2012 Ford Focus Electric Vehicle at 2011 Detroit Auto Show


  • Competes with: Nissan Leaf, Chevy Volt
  • Looks like: Ford collaborated with Aston Martin on the Focus’ grille
  • Drivetrain: Electric motor with undisclosed power ratings and transmission
  • Hits dealerships: Late 2011

Everyone knew this day was coming, but it’s finally here. This is Ford’s answer to the Nissan Leaf and Chevy Volt. However, Ford has gone a different route, putting its new electric powertrain in a current gasoline model. And we all know how well this concept went for those trying to battle the Toyota Prius with hybrid versions of existing cars. Ford announced the vehicle today at the Consumer Electronics Show in Las Vegas, but it will also be on display at the Detroit auto show next week.  

At a Detroit-area media briefing last month, Ford made some bold claims regarding its new Focus EV, which is set to go on sale late this year. Ford says the car can get a full charge on a 240-volt outlet in three to four hours, compared with the eight hours it takes to charge the Leaf with a 240-volt outlet.

Though pricing is still pending, the Focus EV will be eligible for the same $7,500 federal tax credit as the Leaf, and it will achieve a higher mpg-equivalent score from the EPA than the Volt. Total range is pending, but early indications are the Focus EV will go about as far as the Leaf. Ford’s modular 240-volt charging station can be removed from your home if you move, and the automaker reckons it will save Focus EV buyers $500 to $700 compared with the 240-volt stations offered by Nissan and GM.

In short: Ford’s gauntlet has landed.

The Focus EV looks like a more aerodynamic version of the Focus, with 17-inch Michelin Energy Saver tires and a large trapezoidal grille that appears fashioned by Aston Martin. A plug point sits above the driver’s side front fender.

Inside, twin LCD screens flank the speedometer, with battery charge in place of a fuel gauge. The gauges can be configured to show charge range versus the anticipated distance of your trip, and they can also display a pictorial diagram to show the range situation at a glance. Rather than the Fusion Hybrid’s defoliating shrub, the Focus EV has bluish butterflies that populate or disappear depending how much battery range you have versus your intended trip.

Ford was mum on drivetrain details except to say the Focus EV’s lithium-ion battery pack is liquid-cooled. Senior editor Joe Wiesenfelder raised concerns about air-cooled battery packs in his review of the Leaf; the Volt’s battery back is liquid-cooled. We were originally told it was an air-cooled battery like the Leaf, but Ford's most current release does state liquid-cooled.

We also don’t know the full range of the Focus EV. Sherif Marakby, Ford’s electrification programs and engineering director, said the car is beyond 100 miles in the EPA’s old LA-4 cycle — the same one Nissan referenced in its 100-mile claim for the Leaf’s range. The EPA’s newer five-cycle tests brought the Leaf’s window-sticker rating down to 73 miles, so it’s anybody’s guess what the Focus EV’s rating will be. The LA-4 results suggest that actual range should be competitive with the Leaf, however.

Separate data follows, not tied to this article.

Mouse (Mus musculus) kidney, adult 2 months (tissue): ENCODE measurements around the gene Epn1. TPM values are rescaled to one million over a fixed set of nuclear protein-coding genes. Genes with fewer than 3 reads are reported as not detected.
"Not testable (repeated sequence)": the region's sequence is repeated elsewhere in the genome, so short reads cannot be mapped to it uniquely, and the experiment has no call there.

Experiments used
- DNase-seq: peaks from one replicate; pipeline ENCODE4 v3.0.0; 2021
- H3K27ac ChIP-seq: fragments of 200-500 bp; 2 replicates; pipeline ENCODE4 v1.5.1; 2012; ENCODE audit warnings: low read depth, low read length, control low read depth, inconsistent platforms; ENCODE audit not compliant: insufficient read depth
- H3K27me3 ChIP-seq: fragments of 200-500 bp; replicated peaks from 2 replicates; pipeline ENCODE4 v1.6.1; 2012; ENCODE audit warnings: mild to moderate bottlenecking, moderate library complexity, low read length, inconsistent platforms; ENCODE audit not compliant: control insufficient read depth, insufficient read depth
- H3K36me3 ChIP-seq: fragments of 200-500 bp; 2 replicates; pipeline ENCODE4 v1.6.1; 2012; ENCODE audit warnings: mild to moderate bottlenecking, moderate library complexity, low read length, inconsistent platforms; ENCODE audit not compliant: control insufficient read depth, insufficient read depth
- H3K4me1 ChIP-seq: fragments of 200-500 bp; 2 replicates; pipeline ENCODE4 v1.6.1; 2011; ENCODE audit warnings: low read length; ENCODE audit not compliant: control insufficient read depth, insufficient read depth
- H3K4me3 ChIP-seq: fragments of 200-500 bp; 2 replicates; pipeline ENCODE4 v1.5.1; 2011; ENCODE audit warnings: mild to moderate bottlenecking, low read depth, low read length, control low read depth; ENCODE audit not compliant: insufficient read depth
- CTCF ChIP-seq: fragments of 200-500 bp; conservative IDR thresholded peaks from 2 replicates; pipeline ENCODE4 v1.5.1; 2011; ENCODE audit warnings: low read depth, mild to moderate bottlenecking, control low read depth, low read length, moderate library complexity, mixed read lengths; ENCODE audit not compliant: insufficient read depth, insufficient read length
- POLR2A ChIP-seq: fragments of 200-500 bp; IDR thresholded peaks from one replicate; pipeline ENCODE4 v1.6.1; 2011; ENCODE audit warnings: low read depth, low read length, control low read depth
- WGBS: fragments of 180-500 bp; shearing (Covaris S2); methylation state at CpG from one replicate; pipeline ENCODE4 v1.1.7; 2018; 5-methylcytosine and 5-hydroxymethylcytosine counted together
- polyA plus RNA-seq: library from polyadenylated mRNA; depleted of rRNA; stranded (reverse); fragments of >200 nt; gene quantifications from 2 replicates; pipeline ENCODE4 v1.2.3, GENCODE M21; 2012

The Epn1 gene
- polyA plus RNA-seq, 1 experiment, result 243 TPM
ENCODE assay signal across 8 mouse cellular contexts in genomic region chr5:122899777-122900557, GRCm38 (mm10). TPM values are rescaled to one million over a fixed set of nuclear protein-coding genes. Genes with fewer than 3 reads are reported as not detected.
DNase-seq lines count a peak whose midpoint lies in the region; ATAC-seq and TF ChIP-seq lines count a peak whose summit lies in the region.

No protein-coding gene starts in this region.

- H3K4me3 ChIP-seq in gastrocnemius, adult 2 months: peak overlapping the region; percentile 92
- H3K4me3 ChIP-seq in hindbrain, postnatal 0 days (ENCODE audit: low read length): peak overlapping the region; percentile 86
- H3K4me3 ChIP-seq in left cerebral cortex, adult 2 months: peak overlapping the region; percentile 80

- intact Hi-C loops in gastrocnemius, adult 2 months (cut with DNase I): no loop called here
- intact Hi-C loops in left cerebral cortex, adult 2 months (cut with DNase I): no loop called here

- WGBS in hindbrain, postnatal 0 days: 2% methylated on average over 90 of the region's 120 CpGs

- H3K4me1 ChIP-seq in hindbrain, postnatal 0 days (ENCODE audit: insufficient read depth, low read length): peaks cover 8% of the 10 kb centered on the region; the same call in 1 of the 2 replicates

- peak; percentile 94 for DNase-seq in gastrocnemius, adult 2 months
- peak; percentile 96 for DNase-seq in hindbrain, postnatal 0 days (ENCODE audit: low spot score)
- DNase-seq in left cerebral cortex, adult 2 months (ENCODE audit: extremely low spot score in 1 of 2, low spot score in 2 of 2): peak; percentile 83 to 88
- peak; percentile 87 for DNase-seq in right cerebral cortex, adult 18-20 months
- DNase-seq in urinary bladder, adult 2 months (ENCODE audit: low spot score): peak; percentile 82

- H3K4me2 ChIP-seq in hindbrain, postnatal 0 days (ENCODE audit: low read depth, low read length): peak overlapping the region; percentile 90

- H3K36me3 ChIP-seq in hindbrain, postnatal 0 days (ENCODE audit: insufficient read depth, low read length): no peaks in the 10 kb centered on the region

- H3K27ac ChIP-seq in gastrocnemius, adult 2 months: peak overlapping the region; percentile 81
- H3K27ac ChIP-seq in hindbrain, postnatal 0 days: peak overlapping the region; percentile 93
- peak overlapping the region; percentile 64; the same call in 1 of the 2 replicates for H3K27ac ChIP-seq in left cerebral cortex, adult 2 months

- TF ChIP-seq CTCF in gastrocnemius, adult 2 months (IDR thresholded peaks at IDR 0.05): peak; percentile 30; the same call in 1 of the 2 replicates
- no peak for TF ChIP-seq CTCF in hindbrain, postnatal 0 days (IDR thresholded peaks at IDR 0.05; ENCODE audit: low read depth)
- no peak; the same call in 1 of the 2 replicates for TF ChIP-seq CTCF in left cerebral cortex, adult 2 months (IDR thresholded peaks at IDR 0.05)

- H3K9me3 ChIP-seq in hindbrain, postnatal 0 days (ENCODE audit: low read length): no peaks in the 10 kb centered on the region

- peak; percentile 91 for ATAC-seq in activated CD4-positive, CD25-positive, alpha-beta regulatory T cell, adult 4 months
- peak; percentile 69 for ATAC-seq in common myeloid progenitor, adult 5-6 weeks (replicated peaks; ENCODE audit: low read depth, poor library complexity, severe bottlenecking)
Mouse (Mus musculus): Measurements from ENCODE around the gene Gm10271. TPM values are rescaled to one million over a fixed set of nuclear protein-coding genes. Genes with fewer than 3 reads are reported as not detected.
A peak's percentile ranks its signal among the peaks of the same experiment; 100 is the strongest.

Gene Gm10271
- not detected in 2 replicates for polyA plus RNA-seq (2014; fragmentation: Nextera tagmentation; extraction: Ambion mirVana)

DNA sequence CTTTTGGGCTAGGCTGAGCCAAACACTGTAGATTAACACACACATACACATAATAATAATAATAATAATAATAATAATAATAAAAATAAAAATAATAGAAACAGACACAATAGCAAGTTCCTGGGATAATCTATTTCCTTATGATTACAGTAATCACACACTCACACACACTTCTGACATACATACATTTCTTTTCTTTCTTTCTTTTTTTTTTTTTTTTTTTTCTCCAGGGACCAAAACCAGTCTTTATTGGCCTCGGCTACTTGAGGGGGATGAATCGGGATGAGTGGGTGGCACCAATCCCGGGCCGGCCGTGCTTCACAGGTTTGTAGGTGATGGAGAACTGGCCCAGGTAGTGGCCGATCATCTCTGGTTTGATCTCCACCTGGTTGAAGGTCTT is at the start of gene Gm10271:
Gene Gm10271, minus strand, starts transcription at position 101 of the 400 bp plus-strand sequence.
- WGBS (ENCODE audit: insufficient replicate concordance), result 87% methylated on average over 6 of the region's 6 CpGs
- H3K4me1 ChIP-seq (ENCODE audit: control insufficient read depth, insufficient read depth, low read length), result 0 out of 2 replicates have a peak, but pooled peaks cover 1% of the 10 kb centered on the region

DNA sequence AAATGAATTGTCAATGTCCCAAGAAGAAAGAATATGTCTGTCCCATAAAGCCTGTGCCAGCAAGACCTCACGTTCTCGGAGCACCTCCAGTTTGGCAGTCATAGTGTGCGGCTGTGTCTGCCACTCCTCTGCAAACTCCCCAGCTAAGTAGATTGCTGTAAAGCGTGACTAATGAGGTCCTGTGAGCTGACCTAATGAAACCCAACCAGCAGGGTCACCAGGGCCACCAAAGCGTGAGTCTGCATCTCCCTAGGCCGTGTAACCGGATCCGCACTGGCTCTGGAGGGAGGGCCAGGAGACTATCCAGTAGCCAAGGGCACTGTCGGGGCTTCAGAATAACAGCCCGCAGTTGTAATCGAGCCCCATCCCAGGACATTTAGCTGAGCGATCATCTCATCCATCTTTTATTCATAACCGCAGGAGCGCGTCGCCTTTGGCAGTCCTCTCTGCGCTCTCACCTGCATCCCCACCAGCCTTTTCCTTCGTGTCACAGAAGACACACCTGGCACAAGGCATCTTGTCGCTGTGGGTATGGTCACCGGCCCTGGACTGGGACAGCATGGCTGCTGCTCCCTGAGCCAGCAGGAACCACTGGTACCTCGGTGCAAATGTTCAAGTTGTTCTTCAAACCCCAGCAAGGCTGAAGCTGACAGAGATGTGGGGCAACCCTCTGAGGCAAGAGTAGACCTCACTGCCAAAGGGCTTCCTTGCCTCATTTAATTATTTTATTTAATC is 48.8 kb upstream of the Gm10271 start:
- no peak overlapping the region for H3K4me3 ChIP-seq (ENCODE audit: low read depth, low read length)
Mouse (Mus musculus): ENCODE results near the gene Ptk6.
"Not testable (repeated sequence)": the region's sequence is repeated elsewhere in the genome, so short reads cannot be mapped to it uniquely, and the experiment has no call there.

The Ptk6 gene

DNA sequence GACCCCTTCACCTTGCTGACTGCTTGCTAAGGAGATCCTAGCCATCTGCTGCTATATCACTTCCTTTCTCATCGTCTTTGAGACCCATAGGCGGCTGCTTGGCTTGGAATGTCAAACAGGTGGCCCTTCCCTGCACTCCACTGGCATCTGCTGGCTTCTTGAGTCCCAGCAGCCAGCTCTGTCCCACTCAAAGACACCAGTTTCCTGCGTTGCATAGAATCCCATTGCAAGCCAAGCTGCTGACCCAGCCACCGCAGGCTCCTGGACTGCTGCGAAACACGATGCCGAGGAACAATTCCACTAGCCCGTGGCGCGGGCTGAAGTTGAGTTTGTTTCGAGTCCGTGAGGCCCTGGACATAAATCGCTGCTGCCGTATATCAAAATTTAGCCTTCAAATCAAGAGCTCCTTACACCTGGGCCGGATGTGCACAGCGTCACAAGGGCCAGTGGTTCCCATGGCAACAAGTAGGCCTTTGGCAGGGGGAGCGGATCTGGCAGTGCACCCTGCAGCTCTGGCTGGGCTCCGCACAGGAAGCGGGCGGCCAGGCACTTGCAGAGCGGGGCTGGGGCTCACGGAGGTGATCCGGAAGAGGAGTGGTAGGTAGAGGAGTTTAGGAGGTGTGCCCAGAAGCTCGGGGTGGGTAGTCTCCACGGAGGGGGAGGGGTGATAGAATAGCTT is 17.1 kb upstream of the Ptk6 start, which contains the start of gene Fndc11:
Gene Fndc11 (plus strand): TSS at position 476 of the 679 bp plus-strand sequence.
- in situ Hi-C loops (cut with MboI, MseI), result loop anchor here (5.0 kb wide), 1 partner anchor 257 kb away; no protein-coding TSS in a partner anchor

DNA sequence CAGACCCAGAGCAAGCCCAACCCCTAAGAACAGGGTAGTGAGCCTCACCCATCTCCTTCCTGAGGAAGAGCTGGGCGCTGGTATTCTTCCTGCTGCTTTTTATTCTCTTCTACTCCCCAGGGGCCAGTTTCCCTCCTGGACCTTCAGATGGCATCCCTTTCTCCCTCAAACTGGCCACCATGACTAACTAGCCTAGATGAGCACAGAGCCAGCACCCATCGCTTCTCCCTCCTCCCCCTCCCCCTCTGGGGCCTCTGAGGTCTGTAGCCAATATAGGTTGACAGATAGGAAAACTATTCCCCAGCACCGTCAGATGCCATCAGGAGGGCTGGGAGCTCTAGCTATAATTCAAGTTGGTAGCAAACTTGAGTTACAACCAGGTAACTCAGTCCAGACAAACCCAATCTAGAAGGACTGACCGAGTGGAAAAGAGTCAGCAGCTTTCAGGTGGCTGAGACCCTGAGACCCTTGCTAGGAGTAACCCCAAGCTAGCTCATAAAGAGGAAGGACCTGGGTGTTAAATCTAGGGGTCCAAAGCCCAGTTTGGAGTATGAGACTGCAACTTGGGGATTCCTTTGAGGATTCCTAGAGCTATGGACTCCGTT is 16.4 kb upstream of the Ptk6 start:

Smart charging, which allows you to pick off-peak hours to charge your car, will operate through the Focus EV’s Sync system. A smartphone app will allow owners to set charging times, much like the Leaf offers. Ford plans to give the app to owners free for five years.

The script unfolding for electric cars seems to mirror those of hybrids of the past decade. We wonder if the results will be the same.



How do these electrics and psuedo-electrics effect the manufacturers CAFE requirement? Is this the real reason they're doing this...kinda makes you wonder?

Troy S.


That's an excellent question and I believe it will be hard to get manufacturers to provide a clear answer to. I'm curious as well.

Cafe will have a specific formula for Electrics and cars like the Volt just like the EPA does. It will impact the overall Cafe figure but how much I don't believe has been determined.


Butterflies on the display??? You've got to be kidding me.

Troy S.

Thanks for your answer DT!


Looks like an Aston from the front.


The posting states the batteries are air cooled, but they are actually liquid cooled - and heated too, so they will operate efficiently in nearly any ambient temperature. The electric drive system for the focus was not an in-house project, but was done by Magna.


Info on the liquid cooled batteries is contained in Ford's news release.

Ken L.

Ford Mustang GT 5.0, Triton V10, Power Stroke Diesel, and now butterflies on your navigation screen, front and center. WTF???

Very interesting and amusing subject. I read with great pleasure.


Love the grill! That's a worthy stand alone upgrade to the non-ev models. Poor man's Aston Martin!


How does the charging station get installed? Does it just plug in and act as a transformer from 110 or does one have to have an electrician come out and install a 240V line in the garage?


I really like the looks of this car and all the specs sound great! However, the battery pack seems to severely limit space behind the rear seat. I'd love a pic from the back with the hatch open to check it out more.


Peter it's going to take an electrician to get 240 Volt service to the charger, unless the garage is already wired to power a welder or something like that.


Hey. I like the butterflies on the display...to match the ones in my stomach for buying a first-gen electric from Ford.

Ed Sparks

How is the heater powered?
How is the AC powered?

Do you think it is more practical and economical to use electricity as fuel for the power of vehicle than gasoline?

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